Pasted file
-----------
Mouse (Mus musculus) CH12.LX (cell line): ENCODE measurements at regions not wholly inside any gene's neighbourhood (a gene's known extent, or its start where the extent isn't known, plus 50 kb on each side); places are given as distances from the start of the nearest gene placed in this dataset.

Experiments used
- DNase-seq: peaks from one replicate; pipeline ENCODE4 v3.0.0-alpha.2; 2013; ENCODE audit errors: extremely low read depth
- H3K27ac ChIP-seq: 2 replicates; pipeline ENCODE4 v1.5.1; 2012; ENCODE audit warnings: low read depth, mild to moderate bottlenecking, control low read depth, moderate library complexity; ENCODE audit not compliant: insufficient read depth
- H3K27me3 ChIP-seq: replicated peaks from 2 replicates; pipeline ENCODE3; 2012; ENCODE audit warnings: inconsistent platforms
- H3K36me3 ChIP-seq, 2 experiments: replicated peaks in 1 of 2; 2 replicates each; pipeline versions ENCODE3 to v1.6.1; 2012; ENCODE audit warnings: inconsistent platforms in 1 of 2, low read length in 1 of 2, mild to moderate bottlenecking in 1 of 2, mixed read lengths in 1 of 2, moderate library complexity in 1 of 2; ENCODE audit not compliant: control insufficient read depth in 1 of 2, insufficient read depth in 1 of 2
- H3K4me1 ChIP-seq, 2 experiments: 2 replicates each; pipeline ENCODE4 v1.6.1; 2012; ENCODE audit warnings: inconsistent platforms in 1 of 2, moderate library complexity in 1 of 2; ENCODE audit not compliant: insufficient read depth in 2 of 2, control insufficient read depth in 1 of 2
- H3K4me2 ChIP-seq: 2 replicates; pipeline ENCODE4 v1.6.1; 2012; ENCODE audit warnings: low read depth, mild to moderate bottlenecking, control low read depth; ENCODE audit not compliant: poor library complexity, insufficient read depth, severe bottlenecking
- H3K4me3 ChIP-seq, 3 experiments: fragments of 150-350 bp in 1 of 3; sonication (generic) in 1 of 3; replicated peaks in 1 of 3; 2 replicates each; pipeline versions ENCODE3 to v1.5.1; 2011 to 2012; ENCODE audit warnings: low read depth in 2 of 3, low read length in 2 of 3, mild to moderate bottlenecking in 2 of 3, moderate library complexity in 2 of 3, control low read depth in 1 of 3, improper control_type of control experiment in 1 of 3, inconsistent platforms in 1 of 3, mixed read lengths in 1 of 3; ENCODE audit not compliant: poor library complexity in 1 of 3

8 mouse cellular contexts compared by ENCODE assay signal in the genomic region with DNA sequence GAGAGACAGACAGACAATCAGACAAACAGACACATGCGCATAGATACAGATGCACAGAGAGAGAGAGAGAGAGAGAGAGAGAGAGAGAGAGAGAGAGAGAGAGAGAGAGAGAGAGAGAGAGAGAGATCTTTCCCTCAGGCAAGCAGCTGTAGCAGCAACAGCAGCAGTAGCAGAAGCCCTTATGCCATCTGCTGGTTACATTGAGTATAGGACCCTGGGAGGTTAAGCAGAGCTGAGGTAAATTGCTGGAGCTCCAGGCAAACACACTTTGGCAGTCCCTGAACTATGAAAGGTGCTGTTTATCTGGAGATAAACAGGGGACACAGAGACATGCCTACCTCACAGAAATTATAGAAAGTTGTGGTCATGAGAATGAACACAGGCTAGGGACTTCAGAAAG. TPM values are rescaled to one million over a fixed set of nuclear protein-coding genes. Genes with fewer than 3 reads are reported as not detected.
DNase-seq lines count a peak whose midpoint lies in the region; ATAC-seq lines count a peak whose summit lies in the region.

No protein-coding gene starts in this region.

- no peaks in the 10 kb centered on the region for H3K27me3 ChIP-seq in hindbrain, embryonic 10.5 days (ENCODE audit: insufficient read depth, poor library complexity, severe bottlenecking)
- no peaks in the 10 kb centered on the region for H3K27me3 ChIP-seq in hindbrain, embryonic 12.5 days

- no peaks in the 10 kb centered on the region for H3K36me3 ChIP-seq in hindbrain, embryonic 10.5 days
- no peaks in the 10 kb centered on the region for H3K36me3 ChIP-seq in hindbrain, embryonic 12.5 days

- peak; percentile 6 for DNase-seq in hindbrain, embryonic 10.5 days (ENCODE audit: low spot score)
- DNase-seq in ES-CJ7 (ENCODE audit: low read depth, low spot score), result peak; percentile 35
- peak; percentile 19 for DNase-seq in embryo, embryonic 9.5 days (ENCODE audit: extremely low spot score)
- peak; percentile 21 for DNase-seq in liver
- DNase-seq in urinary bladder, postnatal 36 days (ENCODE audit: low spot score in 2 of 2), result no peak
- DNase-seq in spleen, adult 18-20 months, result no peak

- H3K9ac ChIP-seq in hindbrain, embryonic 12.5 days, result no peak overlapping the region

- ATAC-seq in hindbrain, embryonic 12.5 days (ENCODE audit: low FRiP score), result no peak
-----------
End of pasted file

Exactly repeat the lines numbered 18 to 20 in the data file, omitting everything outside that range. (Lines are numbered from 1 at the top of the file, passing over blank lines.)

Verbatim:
- DNase-seq in ES-CJ7 (ENCODE audit: low read depth, low spot score), result peak; percentile 35
- peak; percentile 19 for DNase-seq in embryo, embryonic 9.5 days (ENCODE audit: extremely low spot score)
- peak; percentile 21 for DNase-seq in liver